The weekend of Hurricane Katrina, I was in Destin, Florida on a church singles retreat. It was supposed to be a weekend of blue skies, great music and spending time with friends that I had looked forward to all summer. We packed our bags and wound our way across central Georgia skirting through Eufala, Alabama until we reached our destination. I had been listening to the news about the storm, but it looked to be veering towards the far side of the gulf and I pushed it from my mind.
Monday was our first day of school, so Sunday night was spent stuffing backpacks with necessities, signing stacks of forms high enough to rival BP’s denials of guilt, and handing out money for lunch accounts. I smiled smugly to myself as I tucked in freshly washed p.e. clothes for my youngest’s middle school gym adventures. Feeling very self-satisfied, I climbed into bed feeling quite optimistic that for once, I had my crap together. Not so much.
Life has slowly been returning to a form of normal this week as I went back to work. My co-workers and I have coined the phrase “The Year of the Question Mark” to describe what lies ahead in the public schools as the budget and millions of details that hinge on it are in flux. Friday, our department had a meeting in Hapeville (home of the original Chick Fil A!) and I packed up to make the dreaded trip down 400 and 75/85 south of the airport.
School starts for my children and myself in T minus 72 hours. Our county had the luxury of being one of the last to start back, so the boys were able to squeeze out a little more summer before doomsday arrives. My tenth grader’s battle cry for the past two weeks has been “I can’t go to bed this early (11 pm)! It’s still MY summer!!” Did I mention he has a bit of the dramatic to him? Next week, six a.m. is going to be quite the smack in the face for all of us.
I was waiting at the car dealership the other day for my oil change and aimlessly doodling in my composition notebook I carry with me. The one I bring in case I get “inspired” and need to write it down before my sieve of a 40-something brain replaces it with the lyrics from an 80s song I couldn’t remember the day before. There were a variety of people also waiting, avoiding conversation and pretending the listen to the blathering of Fox news until their cars were ready. I have always thought that my perception of life was at times just a little skewed, that I tend to notice things that give me a giggle that others wouldn’t even notice. It’s not a gift, rather an eccentricity of mine. Case in point were the waiting room occupants and their ring tones.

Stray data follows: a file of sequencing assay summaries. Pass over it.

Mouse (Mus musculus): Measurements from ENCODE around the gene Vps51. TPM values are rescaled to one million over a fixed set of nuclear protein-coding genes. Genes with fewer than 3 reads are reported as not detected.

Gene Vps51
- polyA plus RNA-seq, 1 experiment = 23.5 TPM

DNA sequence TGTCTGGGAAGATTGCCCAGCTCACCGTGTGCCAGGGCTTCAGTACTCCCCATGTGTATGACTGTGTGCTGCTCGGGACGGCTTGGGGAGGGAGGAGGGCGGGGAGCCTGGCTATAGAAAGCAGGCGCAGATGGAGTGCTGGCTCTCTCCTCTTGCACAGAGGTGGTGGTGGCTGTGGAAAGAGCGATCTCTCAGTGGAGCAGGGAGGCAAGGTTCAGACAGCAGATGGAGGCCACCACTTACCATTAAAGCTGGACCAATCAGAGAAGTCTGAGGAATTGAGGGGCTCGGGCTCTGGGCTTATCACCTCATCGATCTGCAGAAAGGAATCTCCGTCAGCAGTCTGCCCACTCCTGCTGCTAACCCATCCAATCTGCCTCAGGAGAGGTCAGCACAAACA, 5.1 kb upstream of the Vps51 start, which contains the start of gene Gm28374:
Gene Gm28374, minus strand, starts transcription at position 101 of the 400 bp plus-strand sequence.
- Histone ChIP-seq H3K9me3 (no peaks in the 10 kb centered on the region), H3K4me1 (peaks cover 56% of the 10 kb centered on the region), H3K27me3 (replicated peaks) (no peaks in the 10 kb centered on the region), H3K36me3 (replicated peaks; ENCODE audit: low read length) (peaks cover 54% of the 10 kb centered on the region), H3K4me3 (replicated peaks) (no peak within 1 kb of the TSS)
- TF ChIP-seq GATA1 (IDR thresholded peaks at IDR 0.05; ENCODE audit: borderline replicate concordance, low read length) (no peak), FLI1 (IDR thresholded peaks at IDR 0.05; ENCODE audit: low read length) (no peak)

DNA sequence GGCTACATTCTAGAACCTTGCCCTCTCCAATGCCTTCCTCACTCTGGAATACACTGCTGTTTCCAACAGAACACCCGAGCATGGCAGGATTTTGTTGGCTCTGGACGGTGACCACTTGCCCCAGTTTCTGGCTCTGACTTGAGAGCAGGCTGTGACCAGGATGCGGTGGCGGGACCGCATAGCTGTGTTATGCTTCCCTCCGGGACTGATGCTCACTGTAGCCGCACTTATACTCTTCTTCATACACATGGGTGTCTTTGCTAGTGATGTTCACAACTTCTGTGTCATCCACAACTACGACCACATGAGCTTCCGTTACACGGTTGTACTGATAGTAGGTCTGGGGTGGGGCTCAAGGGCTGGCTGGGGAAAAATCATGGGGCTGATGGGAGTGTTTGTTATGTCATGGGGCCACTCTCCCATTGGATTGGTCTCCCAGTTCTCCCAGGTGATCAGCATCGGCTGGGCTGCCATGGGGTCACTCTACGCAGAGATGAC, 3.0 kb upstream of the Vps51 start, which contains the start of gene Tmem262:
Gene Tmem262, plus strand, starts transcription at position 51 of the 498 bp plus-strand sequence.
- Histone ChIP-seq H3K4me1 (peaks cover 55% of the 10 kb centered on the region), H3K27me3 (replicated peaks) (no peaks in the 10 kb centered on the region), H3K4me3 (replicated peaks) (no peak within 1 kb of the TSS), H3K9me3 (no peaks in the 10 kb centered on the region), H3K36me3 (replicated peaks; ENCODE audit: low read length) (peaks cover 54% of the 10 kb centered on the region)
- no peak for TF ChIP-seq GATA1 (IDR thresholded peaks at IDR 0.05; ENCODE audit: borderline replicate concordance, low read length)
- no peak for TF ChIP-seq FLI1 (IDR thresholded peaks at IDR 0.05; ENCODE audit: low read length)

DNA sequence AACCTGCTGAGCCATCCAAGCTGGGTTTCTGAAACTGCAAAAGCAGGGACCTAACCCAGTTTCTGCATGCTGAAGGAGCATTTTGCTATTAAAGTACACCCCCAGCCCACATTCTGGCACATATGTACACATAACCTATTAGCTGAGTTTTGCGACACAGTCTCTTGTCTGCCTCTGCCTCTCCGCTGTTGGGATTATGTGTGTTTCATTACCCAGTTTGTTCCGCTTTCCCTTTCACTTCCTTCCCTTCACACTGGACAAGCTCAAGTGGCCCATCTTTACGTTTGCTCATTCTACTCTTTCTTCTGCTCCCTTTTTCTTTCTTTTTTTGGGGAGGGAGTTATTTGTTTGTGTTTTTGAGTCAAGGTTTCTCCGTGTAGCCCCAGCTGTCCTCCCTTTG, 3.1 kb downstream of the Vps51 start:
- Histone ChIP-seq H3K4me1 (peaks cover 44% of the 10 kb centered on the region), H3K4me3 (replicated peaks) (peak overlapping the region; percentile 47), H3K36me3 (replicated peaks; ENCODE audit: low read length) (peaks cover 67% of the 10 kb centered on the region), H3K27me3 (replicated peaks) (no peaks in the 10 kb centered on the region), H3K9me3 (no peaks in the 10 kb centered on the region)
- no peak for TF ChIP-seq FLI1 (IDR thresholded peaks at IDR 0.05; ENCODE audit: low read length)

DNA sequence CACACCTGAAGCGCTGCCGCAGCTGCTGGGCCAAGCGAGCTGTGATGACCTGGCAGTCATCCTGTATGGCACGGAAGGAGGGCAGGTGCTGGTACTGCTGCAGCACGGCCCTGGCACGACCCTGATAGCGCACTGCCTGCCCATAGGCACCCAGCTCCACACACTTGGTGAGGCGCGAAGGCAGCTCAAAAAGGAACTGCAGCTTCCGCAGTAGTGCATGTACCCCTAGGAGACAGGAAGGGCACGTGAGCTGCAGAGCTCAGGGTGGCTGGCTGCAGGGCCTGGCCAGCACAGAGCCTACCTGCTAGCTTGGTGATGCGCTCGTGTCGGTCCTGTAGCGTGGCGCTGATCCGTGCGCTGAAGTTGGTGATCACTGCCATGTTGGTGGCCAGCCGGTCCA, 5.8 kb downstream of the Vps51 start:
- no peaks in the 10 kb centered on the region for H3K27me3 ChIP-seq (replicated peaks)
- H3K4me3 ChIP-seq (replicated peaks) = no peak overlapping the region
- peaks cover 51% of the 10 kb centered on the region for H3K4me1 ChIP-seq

I have two growing boys and my grocery bill usually hovers around the equivalent of my mortgage every month. Thank God I had two brothers growing up or I would have been convinced my children were part of a Discovery Health show called “Help, I Can’t Stop Eating Everything Not Nailed Down”. I remember my mom unloading the grocery bags from the car and my brothers pawing through them like they hadn’t been fed in weeks! She took to hiding extra food in a hall closet to pace them, restocking the pantry after they were asleep (or in a food coma, I couldn’t really tell the difference). The most infuriating thing was that my brothers could eat hourly and not gain a pound. They are both getting close to their forties now, so it will catch up with them soon!
I have to admit something here. I like gossip. No, not the water cooler, busybody type, as I am usually the last one to know anything that happens at work, but the “Hollywood dirt” type. I regularly read through sites that detail the who, what, where, when and how often of famous actors and actresses and frankly I think I should feel a little more embarrassed about it. But I don’t.
My oldest son is 15 and itching to get his learner’s permit. I am not quite as enthusiastic about this process and really have mixed feelings. After getting up to drive him to two-a-day football practices at 6, it would really be nice to just have him drive himself and get a few more minutes of precious sleep. On the other hand, driving in the Atlanta suburbs is scary for the new drivers as well as their fellow road warriors in a land that doesn’t use turn signals, tailgates like they were drafting in a NASCAR race and thinks 55 is just a silly suggestion for their expensive automobiles.
We spent the morning in downtown Alpharetta Saturday for the 58th annual Old Soldiers Day Parade. It seems a little cruel to make our older veterans get dressed out and march on a sweltering August day, but tradition overrules moving the event to a cooler time of year, I guess. People set up chairs in whatever bits of shade they could claim and a local insurance agent and chiropractor passed out fans advertising their companies to people along the route. We gratefully took one and fanned ourselves as vigorously as we waved the small flags the Boy Scouts also handed out to the onlookers. There were the obligatory opening comments and the city band kept people tapping their toes to music reminiscent of fourth of July just a few weeks ago. It felt very small town America and all kinds of patriotic.
I tend to be a teeny bit overprotective according to my children, and I agree. I always feel like I am tugging one back from the edge of danger and tucking them under my wings, my older one more than my youngest. He is most like me, a little more cautious and wary than his older brother who leaps first and looks later (ruh-roh!). My boys know that I am the one freak of a mom who is actually going to call the parents of whoever’s house they are headed to for the following reasons: a. do I know the family? b. are the parents home or even aware that kids are headed over? c. are they on parole or do have any weapons on them (just kidding…kind of)?